the vote against yet another ill-fated twist in this never ending war on terror. let's start with the military dimension. the prime minister has been unable to explain why extending airstrikes to syria will make a significant military impact on the existing campaign. i feel it already -- syria our rack by the u.s. airstrikes, britain and russia, and other powers. canada has interestingly withdrawn from this campaign and no longer takes part in it. during more than a year of bombing isil has expanded and lost territory. isil gains include iraqi city of ramadi and to syria city. the claim that the superior british missiles will make a difference is actually quite hard to credit, when the u.s. and other states as an intervention said earlier, when u.s. and other states are struggling to find targets come
extending british bombing are not likely to make a huge difference. secondly, the prime minister has failed to convince almost anyone that even if british participation in the air campaign would tip the balance to the incredible ground forces at the take back territory now held by isil. in fact, mr. speaker, it's quite clear to our no such forces. last week the prime minister suggested that a combination of kurdish militias, the free syrian army, would be able to fill the gap. he even claimed a 70,000 strong force of fighters who were ready to coordinate action against isil with the western air campaign. that claim has not remotely stood up to scrutiny. kurdish forces are a distance away, in the sunni area were
isil controls. it includes a wide range of troops, few if any would regard as moderate and mostly operate in other parts of the country. k visa on the ground forces can take against of a successful anti-isil air campaign are stronger, jihadists and salafis groups close to the iso controlled area. i think the are serious issues we need to think very carefully. because i believe that's what the prime minister bombing campaign could lead to. this is why the subject that -- try to i would give way but i think i should enable to make what i think is an important part of this contribution. this is why the logic of an extended air campaign is, in fact, mission-critical. and western boots on the ground, whatever the prime minister me say now about keeping british combat troops out of the way of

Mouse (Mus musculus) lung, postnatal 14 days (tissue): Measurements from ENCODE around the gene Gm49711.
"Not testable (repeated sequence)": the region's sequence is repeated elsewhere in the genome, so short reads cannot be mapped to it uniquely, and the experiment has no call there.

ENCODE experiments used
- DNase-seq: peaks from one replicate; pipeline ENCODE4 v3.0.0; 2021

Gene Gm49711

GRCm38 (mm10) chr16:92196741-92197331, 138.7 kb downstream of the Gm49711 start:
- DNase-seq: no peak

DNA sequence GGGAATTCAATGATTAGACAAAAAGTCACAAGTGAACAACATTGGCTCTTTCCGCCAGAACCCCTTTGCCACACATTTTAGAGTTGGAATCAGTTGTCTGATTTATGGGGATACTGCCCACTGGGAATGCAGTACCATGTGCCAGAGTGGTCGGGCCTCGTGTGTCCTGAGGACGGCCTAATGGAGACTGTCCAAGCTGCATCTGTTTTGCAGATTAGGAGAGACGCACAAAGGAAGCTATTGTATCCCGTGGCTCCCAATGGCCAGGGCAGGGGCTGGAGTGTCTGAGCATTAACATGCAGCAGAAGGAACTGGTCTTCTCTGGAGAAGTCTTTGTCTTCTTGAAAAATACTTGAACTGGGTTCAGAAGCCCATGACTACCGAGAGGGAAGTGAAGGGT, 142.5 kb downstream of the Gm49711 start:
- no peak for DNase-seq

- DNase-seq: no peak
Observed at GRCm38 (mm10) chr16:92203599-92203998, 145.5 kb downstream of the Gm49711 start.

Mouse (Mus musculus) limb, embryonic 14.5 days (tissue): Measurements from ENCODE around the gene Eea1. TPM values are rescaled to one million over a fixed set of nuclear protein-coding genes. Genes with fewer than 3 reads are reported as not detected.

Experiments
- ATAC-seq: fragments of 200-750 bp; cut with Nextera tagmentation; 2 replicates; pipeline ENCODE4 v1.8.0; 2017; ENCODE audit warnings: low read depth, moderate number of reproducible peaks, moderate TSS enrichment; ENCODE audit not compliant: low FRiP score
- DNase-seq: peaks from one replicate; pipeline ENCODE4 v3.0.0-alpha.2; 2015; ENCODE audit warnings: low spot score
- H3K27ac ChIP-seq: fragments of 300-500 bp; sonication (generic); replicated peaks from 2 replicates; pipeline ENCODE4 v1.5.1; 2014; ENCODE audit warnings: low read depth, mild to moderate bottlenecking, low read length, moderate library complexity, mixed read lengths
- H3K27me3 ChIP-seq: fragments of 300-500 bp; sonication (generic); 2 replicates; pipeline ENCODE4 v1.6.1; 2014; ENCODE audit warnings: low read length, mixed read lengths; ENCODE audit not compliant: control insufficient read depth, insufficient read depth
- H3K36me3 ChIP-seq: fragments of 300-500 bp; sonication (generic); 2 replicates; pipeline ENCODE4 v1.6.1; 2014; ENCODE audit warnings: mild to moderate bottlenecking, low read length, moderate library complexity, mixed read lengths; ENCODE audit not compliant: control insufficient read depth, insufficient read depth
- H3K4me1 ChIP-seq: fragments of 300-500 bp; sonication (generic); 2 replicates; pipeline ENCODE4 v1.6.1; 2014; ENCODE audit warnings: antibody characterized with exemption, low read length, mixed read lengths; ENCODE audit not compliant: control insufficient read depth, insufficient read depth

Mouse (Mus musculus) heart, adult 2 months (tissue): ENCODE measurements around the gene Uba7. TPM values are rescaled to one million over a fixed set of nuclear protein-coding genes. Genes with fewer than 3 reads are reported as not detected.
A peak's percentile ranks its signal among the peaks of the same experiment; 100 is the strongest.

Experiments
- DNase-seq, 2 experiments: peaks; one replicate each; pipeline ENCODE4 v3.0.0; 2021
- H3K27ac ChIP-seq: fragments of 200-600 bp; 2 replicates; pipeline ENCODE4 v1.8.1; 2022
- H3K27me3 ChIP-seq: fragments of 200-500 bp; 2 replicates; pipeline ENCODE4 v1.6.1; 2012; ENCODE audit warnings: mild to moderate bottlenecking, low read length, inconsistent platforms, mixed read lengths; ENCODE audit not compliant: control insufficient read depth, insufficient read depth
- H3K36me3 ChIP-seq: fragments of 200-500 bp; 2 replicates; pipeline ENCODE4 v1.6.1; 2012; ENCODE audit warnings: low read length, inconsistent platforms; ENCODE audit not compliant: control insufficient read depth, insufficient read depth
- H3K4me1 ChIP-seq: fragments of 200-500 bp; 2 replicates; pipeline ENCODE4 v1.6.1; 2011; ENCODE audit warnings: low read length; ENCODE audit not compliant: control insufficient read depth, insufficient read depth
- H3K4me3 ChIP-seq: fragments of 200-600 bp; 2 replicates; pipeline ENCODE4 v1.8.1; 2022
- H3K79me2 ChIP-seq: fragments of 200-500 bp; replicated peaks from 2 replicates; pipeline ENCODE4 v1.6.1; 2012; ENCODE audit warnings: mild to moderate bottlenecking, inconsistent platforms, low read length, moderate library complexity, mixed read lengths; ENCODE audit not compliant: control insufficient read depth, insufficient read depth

our a real possibility. thirdly, military aim of attacking isil targets in syria is not really part of a coherent diplomatic strategy. the resolution passed after the pairs atrocities and side in today's government motion does not give her an unambiguous authorization for uk bombing in syria. to do so it would've had to be part under chapter seven of the united nations charter to which the security council could not do. [shouting] the u.n. resolution is certainly a welcome framework. for joint action to cut off funding, oil revenues, arms supply from isil. but i wonder how much is
happening? [inaudible] nsse to cut off their oil supplies i do very much agree with them. [inaudible] >> here, here. >> the problem is the oil supplies that are being sold by isil are going into other countries come into turkey and to other places. and i think we need to know, i think we need to know exactly who is buying the oil, who is funding that oil, what banks are involved in financial transactions which ultimate end up with isil an in which other countries in the region may or may not be involved in it. that's despite, mr. speaker, the clear risk of potentially disastrous instance, the
shooting death of a russian military aircraft by turkish forces is the site of the danger of a serious escalation of this whole issue. but i'm grateful to them for giving way. the number of these grants is known and to compensate is also unknown but we did it is they are by definition opposition fighters. they are anti-assad. does he agree that the prime minister's still needs at how we can work with them to retake ground from daesh without getting brought into wider conflict with russia considering they are on the other side? >> i think the member mentioned a very important point and she has been very active in trying to promote humanitarian resolutions to the many conflicts that exist around the world. fortunately, mr. speaker, the prime minister has avoided spelling out the british people the warning he has surely been given. the rightly impact of uk